Control of 66% of the Bitcoin mining industry
The USA, Russia, Northern Europe and Canada are the nations where Bitcoin hasrate is mainly found. However, China has always been a bit more advanced in the exploitation of Blockchain and cryptocurrency technology; specifically in the mining business. And even, since 2017, Chinese miners have always had a decisive role in the future of Bitcoin. In 2019, a new report called 'The Bitcoin Mining Network', showed that China dominates Bitcoin mining; it was also discovered that 65% of the Bitcoin hashrate comes from there.
The report states:
'Regardless of the reasons, the effect is that China's current hashrate ratio is probably higher than it was in June 2019'. Although we expect this ratio to fall further as the latest generation equipment continues to penetrate the non-Chinese market, at the time of writing up to 65% of the bitcoin hashrate resides in China - the highest rate we have seen since we began monitoring the network in late 2017',
This continued through to the end of 2019, Tokeninsight published its annual report in early 2020 on the 2019 Crypt Ecosystem, which provides the company's predictive outlook on aspects of the mining ecosystem in 2020 and reveals that more than 73% of the ASIC mining equipment market share comes from China.
It is important to note that currently, the majority of Bitcoin's mining pools and the largest manufacturers of mining equipment in the world such as Bitmain are located in China.
Mining to ban in China
Remember that China had already banned trading on platforms and fundraising in cryptocurrency (Initial coin offerings or ICO) in 2017.
In 2019, miners in China were shocked by a similar news story saying that the mining of cryptocurrency could be banned in the country. According to a source in the South China Morning Post, mining is indeed part of a list of 450 industrial activities to be eliminated. The National Development and Reform Commission (NDRC) has published that these activities are deemed incompatible with the rules or laws of the country.
This new list 'reflects the country's industrial policy' with regard to cryptocurrency. According to an analysis by Jehan Chu, a partner in the specialist investment firm Kenetic, interviewed by Reuters:
'I think China simply wants to 'reboot' the cryptos industry to control it, an approach consistent with its approach to the internet.'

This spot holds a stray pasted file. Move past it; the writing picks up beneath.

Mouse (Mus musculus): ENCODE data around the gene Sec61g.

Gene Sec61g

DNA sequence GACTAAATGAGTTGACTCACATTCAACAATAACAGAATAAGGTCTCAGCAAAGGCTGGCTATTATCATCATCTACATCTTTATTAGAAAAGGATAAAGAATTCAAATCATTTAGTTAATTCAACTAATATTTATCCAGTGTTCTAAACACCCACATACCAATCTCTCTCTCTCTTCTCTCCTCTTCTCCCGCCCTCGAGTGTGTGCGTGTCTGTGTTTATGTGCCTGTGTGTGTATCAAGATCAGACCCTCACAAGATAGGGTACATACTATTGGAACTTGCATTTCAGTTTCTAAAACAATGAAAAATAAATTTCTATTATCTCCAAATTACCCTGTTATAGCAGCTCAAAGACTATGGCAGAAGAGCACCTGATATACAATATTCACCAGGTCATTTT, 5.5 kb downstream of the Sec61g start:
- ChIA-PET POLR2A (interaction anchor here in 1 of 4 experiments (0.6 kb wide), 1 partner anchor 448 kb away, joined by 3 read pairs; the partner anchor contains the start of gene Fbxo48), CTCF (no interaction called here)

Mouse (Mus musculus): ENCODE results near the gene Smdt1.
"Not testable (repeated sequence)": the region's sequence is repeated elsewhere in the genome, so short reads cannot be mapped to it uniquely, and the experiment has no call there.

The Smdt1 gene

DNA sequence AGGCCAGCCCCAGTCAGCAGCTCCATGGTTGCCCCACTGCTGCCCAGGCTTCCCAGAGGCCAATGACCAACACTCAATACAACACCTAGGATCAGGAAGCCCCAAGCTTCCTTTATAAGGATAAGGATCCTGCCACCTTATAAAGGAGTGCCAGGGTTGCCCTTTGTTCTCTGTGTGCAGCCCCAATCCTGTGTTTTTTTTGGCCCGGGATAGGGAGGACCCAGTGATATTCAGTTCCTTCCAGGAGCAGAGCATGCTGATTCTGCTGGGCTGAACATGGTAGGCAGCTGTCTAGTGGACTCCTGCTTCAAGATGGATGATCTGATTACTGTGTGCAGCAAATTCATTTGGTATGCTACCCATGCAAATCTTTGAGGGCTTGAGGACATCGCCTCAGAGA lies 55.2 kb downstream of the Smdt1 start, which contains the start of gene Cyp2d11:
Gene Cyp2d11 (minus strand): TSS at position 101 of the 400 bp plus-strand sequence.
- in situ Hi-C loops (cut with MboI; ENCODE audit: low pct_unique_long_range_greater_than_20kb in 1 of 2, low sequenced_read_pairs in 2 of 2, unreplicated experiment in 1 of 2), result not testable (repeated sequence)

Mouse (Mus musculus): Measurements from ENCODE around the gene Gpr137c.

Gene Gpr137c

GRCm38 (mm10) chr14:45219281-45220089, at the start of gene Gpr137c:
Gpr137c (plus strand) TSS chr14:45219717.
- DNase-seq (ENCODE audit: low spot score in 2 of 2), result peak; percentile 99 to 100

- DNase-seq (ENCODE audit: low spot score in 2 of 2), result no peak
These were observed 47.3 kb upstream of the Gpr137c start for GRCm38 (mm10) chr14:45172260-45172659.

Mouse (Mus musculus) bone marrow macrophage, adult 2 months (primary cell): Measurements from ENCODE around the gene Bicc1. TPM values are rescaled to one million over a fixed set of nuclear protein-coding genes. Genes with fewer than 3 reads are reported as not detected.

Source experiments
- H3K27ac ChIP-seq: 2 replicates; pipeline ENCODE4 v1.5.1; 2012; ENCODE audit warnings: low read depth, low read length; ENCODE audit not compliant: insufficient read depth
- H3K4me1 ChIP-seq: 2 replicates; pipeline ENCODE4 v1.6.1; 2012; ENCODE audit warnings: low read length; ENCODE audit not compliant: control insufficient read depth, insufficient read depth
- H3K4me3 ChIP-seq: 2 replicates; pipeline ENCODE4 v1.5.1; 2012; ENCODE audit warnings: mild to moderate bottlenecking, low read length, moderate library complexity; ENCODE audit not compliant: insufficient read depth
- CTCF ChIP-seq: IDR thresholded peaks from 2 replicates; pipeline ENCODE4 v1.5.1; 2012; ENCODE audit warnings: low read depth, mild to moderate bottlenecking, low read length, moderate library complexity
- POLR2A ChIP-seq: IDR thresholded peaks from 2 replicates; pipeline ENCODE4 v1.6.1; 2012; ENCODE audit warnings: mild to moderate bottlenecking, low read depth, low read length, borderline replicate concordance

One of the other reasons for this ban was also the fact that the power consumption of the mining of crypto-currencies requires very important computing resources to solve the mathematical puzzles that validate the creation of the 'blocks' on the blockchain of bitcoin.
Fortunately for Chinese miners, November 2019, China finally decides that mining can flourish. However, the miners preferred to remain cautious because the government could soon come back with new and even stricter measures to eradicate the mining of cryptocurrency.
Mining in Sichuan stopped, 10% of hashrate lost
Sichuan is a region in southwestern China with an abundance of hydroelectricity, with electricity typically accounting for 60-70% of a bitcoin mine's expenditures. It is believed to be responsible for more than half of the chopping power on the Bitcoin grid. According to Sina.com, an online media outlet, 70% of the global BTC would be mined in China, compared to 70% of the local BTC in Sichuan Province, due to the electrical capacity of the Dadu River Basin.
According to Cambridge University studies, Sichuan is the source of nearly 9.66% of the world's hashrate.
Sichuan is of interest to miners who are looking for low-cost electricity, resulting from the surplus of hydroelectric power produced by the heavy rainfall during the rainy season (May to September). The mountainous region of Sichuan offers not only cheap electricity but also a cool climate. As a result, mining operations have to bear lower costs to keep the facilities cold. Half the cost. Among others, the mining giants Bitmain and AntPool have established themselves in this region.
However, China has just ordered a halt to mining activity in Sichuan. This is an order that seems to come from the local financial administration. It is in fact a national directive adopted last week that is now coming into effect.
PANnews seems to be clear in its tweet saying:
'Guide mining entities to end their operations in an orderly manner'...
The Chinese government has recently published an action plan in which it wants to define itself even more as a hub and has set a condition for the purchase of (cheaper) electricity: companies must set up near existing hydroelectric power stations.
So it now appears that Sichuan's mining industry is coming to an end. However, news from China about bitcoins is going from left to right and it is difficult to be sure about it.
Written by Laetisia Harson, Project Manager at Magna Numeris